Costs for mental-health services rise

Published 4:59 pm Thursday, June 20, 2013

East Carolina Behavioral Health increased some of its rates for several critical services and improving access to its services.

East Carolina Behavioral Health provides mental-health services to 19 eastern North Carolina counties, including Beaufort County.

“Toincreaseaccesstoservicesandassistproviders inhiringandkeepingcliniciansandother qualified staff tobetterserveconsumers,ECBH will beincreasingratesfor fivecriticalservices. Formanyproviders,thiswillrepresent thefirst rateincreaseinmorethansix yearsand

follows fiveyearsof decliningrates,” according to an ECBH document.

“Ultimately, our mission is to provide the most comprehensive array of services that meet the needs that exist for mental health, substance abuse and intellectual and developmental disabilities. So, for a number of these, the rates were not adequate to cover the actual costs of the services,” said ECBH spokeswoman Georgia Claxton. “This (increase) helps attract additional clinicians to the area with that enhanced rate. It makes it more attractive to some clinicians. Places like Greenville, Washington, New Bern and Elizabeth City don’t have the same deficit of providers as in other communities that we cover. Because we cover 19 counties, there are some communities, because they are so small, they really can’t attract someone to live in that community to provide that service.”

The services with rate increases are:

• Psychological testing performed by licensed clinical psychologists and licensed clinical psychologists. The rates increased by 10 percent.

• Personal-care services increased by 16 percent. Those services help people with activities such as bathing, feeding and getting dressed.

• The rate for peer-support specialists increased by 7 percent. Peer-support specialists are people with lived experience who have received special training that qualifies them to help others with mental illness and/or substance-use disorders learn to live successfully in the community.

• For facility-based crisis and detoxification services, rates increased to cover the full costs of the services provided at each facility.

Aside fromincreasingratesforexistingservices, ECBH isencouragingthegrowthof evidence-basedandpromising practicesby offering free trainingby nationallyrecognized expertstoprovidersaswellasrateincentivesfornew services.  Evidencebased practicesare services that havebeenproven towork in scientific trials.  Tobe calledanevidence-based practicetheservicemustberecognized bytheNationalRegistryof EvidenceBasedPrograms andPractices.

“By thinkingoutsidetheboxtodevelop thesetypesof innovativestrategies,” said Leza Wainwright, ECBH’s executive director. “ECBHseeks toincreasethequality andeffectivenessof theservices peoplein ourarea receive. That isourresponsibility andour commitment.”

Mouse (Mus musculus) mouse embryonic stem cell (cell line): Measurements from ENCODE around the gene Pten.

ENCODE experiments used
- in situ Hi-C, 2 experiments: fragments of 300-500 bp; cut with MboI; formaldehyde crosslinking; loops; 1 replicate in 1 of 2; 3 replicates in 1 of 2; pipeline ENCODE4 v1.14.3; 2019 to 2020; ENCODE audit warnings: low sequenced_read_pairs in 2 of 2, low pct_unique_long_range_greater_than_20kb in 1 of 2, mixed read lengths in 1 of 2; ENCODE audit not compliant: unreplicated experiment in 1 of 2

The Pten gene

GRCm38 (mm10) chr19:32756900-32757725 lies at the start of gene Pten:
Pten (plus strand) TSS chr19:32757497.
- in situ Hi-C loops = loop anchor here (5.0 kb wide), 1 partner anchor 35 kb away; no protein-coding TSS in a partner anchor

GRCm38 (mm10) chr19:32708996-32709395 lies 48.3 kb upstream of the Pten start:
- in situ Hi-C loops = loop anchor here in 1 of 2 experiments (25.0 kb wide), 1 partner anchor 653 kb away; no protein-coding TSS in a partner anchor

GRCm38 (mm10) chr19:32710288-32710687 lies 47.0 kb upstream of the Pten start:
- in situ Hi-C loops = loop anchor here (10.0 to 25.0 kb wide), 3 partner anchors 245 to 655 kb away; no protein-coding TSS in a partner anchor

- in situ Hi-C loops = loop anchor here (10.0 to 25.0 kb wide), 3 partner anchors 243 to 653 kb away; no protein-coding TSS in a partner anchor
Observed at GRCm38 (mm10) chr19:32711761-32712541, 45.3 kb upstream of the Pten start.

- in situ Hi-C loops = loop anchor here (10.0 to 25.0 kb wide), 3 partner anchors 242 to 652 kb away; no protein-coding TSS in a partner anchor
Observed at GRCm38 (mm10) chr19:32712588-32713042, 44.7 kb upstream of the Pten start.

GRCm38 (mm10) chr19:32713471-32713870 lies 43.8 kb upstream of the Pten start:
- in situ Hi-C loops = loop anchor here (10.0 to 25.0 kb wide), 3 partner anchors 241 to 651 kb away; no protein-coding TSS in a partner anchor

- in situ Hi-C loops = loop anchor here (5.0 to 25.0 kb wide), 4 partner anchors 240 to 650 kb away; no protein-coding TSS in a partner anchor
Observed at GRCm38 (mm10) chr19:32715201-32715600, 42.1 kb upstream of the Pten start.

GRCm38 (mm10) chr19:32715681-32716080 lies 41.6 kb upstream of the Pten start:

The new services include:

DialecticalBehavioralTherapy. DBT isanevidencebasedpractice that has beenproven toeffectively treatborderline personality disorder. ECBH identified thatmany people whohadexperiencedmultiplehospitalizations havebeendiagnosedwithborderlinepersonalitydisorder.DBTwillprovidemore effective,lesscostly servicein the community, according to ECBH.

• StructuredSensory InterventionsforTraumatized Children,Adolescents andtheir Parents.Manyproblemschildrenandadolescentsexperiencecanbe traced backtoatraumatic event.SITCAPaddresses theroot-causeof those problems byrecognizingthattraumaaffectsthesenses.

• IntensiveAlternativeFamily Treatment. IAFTisapromisingpracticethat servesasanalternative toinpatient orgrouphomecare for children withserious emotionaldisturbances.Itallows childrentobe treatedinafamilysettingin the community, where theycanattendschoolandengagein othercommunity activities.

About Mike Voss

Mike Voss is the contributing editor at the Washington Daily News. He has a daughter and four grandchildren. Except for nearly six years he worked at the Free Lance-Star in Fredericksburg, Va., in the early to mid-1990s, he has been at the Daily News since April 1986.
Journalism awards:
• Pulitzer Prize for Meritorious Public Service, 1990.
• Society of Professional Journalists: Sigma Delta Chi Award, Bronze Medallion.
• Associated Press Managing Editors’ Public Service Award.
• Investigative Reporters & Editors’ Award.
• North Carolina Press Association, First Place, Public Service Award, 1989.
• North Carolina Press Association, Second Place, Investigative Reporting, 1990.
All those were for the articles he and Betty Gray wrote about the city’s contaminated water system in 1989-1990.
• North Carolina Press Association, First Place, Investigative Reporting, 1991.
• North Carolina Press Association, Third Place, General News Reporting, 2005.
• North Carolina Press Association, Second Place, Lighter Columns, 2006.
Recently learned he will receive another award.
• North Carolina Press Association, First Place, Lighter Columns, 2010.
4. Lectured at or served on seminar panels at journalism schools at UNC-Chapel Hill, University of Maryland, Columbia University, Mary Washington University and Francis Marion University.

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